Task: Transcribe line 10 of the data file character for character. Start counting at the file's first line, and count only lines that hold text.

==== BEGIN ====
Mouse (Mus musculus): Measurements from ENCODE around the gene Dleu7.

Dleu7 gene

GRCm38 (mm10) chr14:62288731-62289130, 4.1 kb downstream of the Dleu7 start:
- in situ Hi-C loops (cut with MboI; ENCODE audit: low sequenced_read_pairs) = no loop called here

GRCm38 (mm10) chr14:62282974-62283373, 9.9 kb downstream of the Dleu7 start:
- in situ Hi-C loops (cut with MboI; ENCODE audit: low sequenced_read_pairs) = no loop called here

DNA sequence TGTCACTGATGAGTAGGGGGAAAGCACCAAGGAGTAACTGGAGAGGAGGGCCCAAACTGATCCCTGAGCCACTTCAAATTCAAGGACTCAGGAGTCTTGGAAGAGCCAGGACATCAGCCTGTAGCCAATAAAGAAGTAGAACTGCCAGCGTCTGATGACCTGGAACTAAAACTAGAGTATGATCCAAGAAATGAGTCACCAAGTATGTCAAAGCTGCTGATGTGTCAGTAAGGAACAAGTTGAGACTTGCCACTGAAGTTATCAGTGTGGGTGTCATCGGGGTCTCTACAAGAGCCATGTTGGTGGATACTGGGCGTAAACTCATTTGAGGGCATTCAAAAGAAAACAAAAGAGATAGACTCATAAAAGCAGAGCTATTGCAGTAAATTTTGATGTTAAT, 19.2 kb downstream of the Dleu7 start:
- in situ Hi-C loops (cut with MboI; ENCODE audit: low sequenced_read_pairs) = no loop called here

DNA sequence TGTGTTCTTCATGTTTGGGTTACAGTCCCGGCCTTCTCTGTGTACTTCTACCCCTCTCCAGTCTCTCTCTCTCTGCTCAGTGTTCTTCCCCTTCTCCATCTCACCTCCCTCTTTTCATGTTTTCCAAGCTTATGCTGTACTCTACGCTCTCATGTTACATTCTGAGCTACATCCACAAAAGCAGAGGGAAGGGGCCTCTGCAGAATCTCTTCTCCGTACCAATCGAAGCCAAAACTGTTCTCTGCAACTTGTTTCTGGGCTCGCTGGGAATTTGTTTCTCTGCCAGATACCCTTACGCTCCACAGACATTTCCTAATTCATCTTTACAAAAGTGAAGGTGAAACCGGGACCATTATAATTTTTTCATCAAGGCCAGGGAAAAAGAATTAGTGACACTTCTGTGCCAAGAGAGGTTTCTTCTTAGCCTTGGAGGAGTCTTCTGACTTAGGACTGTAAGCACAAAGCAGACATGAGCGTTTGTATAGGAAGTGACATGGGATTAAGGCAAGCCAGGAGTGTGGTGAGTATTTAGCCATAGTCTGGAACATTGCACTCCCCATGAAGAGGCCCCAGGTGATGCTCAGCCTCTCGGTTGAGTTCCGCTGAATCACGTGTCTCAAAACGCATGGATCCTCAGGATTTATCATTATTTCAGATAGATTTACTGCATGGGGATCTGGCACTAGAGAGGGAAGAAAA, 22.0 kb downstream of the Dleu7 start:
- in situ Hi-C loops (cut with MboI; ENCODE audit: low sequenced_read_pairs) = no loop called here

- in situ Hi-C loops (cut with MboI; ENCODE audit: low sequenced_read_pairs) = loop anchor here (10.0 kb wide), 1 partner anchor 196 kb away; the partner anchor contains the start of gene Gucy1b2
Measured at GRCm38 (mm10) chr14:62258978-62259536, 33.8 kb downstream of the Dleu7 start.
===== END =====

- in situ Hi-C loops (cut with MboI; ENCODE audit: low sequenced_read_pairs) = no loop called here